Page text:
Auburn's Bruce Pearl symbolizes the rot in college athletics


Nancy Armour USA TODAY
Published 8:03 AM EDT Mar 29, 2019

KANSAS CITY, Mo. — Bruce Pearl could outlive a cat. Just one of his run-ins with the NCAA would have been enough to torpedo the career of pretty much any other coach. There was the secret taping of a recruit to try and bust a rival. There was the barbecue with recruits, at his house, which he made worse by lying about afterward and encouraging his assistants to do the same. There were the assistants caught up in FBI investigations.

Yet here Pearl is, not only still employed, but back in the Sweet 16 for the first time in almost a decade. With Auburn, no less, which doesn’t remotely resemble the kind of backwater school where most disgraced coaches have to go to find redemption.

But that’s Pearl. There is no jam too big for him to escape, no sin too grave for him to be forgiven. Somehow, he’s managed to turn sleaze into an attribute.

“Coach Pearl is enthusiastic and, as welcoming and exciting as he is, he’s been a tremendous blessing for the Auburn family,” Auburn athletic director Allen Greene said last year.

Mind you, Greene made those comments after Auburn had fired one of Pearl’s assistants, Chuck Person, and suspended players Austin Wiley and Daniel Purifoy for their roles in the FBI investigation into college basketball corruption. This is not to be confused with the corruption investigation that resulted in the suspension of another Pearl assistant, Ira Bowman, earlier this month. 

But, hey, how about those SEC titles and improved attendance!

“It's not a cesspool. There are some things that are wrong with it, things that take place that are inappropriate. That's the business of college basketball,” Pearl said Thursday when asked about the state of the game. “The reason why the NCAA is involved in this is because it's their job to monitor. It's their job to enforce. It's their job to encourage people to work hard, to do it the right way and not allow some of the other things to seep into the business because of the business and the money and the pressures.

“So again, it's part of the process. The question is, what do you want to focus on? We need to continue to work to keep it clean, but we need to understand all the good that's being done.”

It’s hard to take any of that seriously, listening to Pearl and his three coaching cohorts at the Midwest Regional. Every program here is tarnished in some way, an apt, if not uncomfortable, representation of the game today.

Like Pearl, Houston’s Kelvin Sampson has a show cause penalty on his resume, punishment for hundreds of impermissible calls to recruits while he was at Indiana and Oklahoma.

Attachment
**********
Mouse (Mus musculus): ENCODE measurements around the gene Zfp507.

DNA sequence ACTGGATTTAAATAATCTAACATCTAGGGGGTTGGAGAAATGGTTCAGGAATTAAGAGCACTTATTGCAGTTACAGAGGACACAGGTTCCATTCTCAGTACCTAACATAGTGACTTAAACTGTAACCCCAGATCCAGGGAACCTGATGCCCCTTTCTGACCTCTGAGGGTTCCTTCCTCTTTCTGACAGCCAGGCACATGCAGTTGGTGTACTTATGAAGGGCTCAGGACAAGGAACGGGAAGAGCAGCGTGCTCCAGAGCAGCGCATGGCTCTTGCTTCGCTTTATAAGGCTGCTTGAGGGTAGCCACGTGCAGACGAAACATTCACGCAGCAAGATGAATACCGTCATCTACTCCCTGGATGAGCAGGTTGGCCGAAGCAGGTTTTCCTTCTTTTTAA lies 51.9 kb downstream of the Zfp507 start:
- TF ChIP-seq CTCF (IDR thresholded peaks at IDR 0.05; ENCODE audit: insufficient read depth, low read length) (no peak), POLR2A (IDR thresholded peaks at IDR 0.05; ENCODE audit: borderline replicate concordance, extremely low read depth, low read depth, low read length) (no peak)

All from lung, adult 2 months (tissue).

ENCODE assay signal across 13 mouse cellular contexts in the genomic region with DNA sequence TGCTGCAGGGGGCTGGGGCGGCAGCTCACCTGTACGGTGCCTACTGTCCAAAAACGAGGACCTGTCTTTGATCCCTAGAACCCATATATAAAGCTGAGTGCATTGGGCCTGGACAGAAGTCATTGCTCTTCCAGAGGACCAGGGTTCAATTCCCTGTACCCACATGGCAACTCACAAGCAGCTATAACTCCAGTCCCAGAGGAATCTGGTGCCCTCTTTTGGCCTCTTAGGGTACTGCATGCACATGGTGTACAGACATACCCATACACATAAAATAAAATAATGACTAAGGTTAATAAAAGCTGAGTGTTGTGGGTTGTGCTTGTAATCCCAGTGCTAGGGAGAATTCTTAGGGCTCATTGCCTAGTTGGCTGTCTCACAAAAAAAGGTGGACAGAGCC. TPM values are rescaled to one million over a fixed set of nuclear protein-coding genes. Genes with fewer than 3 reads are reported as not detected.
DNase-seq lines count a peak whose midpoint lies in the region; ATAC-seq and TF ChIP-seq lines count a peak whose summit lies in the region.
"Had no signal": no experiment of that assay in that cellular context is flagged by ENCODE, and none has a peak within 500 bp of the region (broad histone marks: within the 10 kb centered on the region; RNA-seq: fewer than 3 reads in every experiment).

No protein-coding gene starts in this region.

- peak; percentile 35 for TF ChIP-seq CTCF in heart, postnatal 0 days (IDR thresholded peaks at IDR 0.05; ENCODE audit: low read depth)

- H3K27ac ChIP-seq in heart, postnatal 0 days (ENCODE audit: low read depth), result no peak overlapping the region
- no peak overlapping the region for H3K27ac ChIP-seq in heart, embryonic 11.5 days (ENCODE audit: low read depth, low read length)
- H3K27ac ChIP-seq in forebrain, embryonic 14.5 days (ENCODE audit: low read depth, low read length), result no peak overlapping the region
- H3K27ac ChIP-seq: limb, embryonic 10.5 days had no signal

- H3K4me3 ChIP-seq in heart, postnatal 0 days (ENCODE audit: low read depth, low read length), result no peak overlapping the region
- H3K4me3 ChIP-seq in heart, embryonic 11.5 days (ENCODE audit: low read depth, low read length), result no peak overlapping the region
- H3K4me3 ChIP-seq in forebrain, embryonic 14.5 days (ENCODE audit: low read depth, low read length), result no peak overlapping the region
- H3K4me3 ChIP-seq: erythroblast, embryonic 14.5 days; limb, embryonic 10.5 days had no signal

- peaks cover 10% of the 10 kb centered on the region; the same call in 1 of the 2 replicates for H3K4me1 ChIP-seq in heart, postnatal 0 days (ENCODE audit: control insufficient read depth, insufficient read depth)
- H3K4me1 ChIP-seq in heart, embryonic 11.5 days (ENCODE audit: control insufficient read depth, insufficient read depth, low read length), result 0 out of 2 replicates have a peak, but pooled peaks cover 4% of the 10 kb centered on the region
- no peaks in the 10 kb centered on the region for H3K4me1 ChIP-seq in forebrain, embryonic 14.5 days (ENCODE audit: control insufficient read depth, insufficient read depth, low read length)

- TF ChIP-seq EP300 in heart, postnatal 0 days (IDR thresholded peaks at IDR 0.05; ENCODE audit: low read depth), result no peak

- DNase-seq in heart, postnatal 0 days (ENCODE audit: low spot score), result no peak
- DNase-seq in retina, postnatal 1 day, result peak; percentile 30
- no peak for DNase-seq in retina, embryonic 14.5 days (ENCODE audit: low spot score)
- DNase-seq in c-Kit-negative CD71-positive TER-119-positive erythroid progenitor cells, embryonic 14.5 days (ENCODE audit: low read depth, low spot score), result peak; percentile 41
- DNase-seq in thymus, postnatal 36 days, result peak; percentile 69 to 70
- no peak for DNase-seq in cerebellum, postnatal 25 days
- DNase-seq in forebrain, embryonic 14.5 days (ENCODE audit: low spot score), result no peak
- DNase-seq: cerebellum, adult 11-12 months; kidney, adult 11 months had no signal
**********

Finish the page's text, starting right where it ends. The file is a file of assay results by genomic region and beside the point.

North Carolina has acknowledged that some of its athletes took sham classes, but dodged severe NCAA sanctions by saying it couldn’t be a violation because the bogus classes were available to all students, possibly the most novel defense ever for an institution of higher education.

And while John Calipari hasn’t personally been tied to any violations, his Final Four appearances with UMass and Memphis were later vacated.

“Whether it was going on or not, we'd all be naive to think it was not,” Sampson said when asked about the perpetual stains on college basketball.

Part of the reason Pearl has survived for so long is that he talks a better game than almost anyone. As shrewd and calculated as he is charming, he can deflect from his flaws and failings so effectively you almost forget they existed.

Take Thursday, when he somehow turned a question about his exile from college basketball into a humble brag about being a civil rights champion.

“That was a fight that I was fighting for many years in the '70s and the '80s when I was a young coach, because there was a lot more segregation, there was a lot more racism, antisemitism. It still exists, but worse then,” Pearl said.

How exactly that worked when Pearl, who turned 59 on March 18, didn’t even graduate from Boston College until 1982, I’m not quite sure. Nor do I understand how Pearl squared his passion for social justice with his criticism of Colin Kaepernick for the NFL protests – protests designed to call attention to systemic racism and economic disparity.

But I digress …

The power brokers in college athletics – athletic directors, school presidents, powerful alums – love to claim the moral high ground. In their minds, they are molding the lives and characters of young men and women. The billions that come with it are simply a lucky happenstance.

No doubt Pearl has touched lives and helped many young men along the way. But at what cost? Bottom line, he has survived scandal because he wins. There's something to be said for that but, as we're reminded constantly by guys like him, the game is supposed to be about more than just winning and losing.

Unless that's all a fraud, too. 

Follow USA TODAY Sports columnist Nancy Armour on Twitter @nrarmour. 


Published 8:03 AM EDT Mar 29, 2019

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